Hi Mikaila, it's hard to say for sure without actually being able to see them in person but my Newfie puppy Lou is 6 months old and weighs 80 pounds and he's not overweight at all. He eats 4 cups a day also plus treats. My guess would be that your pups are on track and not overweight at this time.

Johanna Snyder

Monday 26th of April 2021

My female newf is 6 and weighs 157. She refuses to walk further than the driveway. Just sits down. Any suggestions for weight loss and getting her to walk?

Jen

Thursday 29th of April 2021

Hi Johanna,

You could try calvetti poles and do different exercises with those in your backyard or house.

Tom Nicholls

Sunday 4th of April 2021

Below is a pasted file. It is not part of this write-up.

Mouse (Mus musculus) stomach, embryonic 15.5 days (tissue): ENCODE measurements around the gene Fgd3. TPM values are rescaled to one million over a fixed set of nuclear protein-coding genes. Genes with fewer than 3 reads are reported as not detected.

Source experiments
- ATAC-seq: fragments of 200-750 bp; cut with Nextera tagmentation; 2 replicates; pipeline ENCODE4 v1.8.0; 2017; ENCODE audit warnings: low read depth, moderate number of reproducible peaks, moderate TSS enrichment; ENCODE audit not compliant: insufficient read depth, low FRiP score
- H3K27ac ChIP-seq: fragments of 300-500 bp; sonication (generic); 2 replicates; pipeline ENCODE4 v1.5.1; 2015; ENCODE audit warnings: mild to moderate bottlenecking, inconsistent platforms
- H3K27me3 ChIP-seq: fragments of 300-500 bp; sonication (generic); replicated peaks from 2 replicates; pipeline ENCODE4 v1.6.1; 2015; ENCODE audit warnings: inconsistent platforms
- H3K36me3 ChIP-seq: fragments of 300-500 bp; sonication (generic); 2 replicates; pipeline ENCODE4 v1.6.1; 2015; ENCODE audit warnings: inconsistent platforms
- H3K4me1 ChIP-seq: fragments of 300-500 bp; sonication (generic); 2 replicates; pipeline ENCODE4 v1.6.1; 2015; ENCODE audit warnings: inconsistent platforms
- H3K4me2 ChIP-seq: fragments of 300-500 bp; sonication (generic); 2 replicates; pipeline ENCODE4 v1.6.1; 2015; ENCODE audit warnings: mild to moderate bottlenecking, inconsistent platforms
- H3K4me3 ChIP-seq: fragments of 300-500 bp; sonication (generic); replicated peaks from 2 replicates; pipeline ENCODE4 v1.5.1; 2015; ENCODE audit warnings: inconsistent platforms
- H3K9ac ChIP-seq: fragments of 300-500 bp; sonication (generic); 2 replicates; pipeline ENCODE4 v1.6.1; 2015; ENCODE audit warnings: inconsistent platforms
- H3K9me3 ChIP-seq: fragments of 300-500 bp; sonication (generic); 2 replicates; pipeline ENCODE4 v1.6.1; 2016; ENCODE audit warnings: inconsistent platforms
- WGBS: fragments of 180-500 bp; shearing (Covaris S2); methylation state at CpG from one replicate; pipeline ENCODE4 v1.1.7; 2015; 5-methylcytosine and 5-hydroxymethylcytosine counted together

My wife sent me this article which alleviated some of my concern that my Newfie’s were too light. We have siblings, male and female and we love them. First time breed owners. We brought them to a local trainer who lectured us on why not to get siblings. We left right after the reprimand. Is was too late, we already have the dogs!!! The male is now 18 months old and is about 130lbs. The female is close to that weight and has got her full coat. He does not. Sometimes they look giant and sometimes they don’t. My grandmother was from NFLD, hence our attraction.

Jen

Monday 5th of April 2021

My males have always seemed to get their adult coat later-after 2 years of age:)

Dione Wilson

Saturday 16th of January 2021

I took my female 2 year old to the vet today and she weighed in at 105 pounds. The vet said she was overweight and that I should consider putting her on a diet.